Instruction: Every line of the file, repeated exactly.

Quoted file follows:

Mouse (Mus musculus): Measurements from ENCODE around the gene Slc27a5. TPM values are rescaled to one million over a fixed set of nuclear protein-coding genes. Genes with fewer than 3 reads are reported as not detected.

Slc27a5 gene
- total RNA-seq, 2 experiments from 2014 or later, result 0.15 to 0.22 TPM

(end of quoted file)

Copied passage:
Mouse (Mus musculus): Measurements from ENCODE around the gene Slc27a5. TPM values are rescaled to one million over a fixed set of nuclear protein-coding genes. Genes with fewer than 3 reads are reported as not detected.

Slc27a5 gene
- total RNA-seq, 2 experiments from 2014 or later, result 0.15 to 0.22 TPM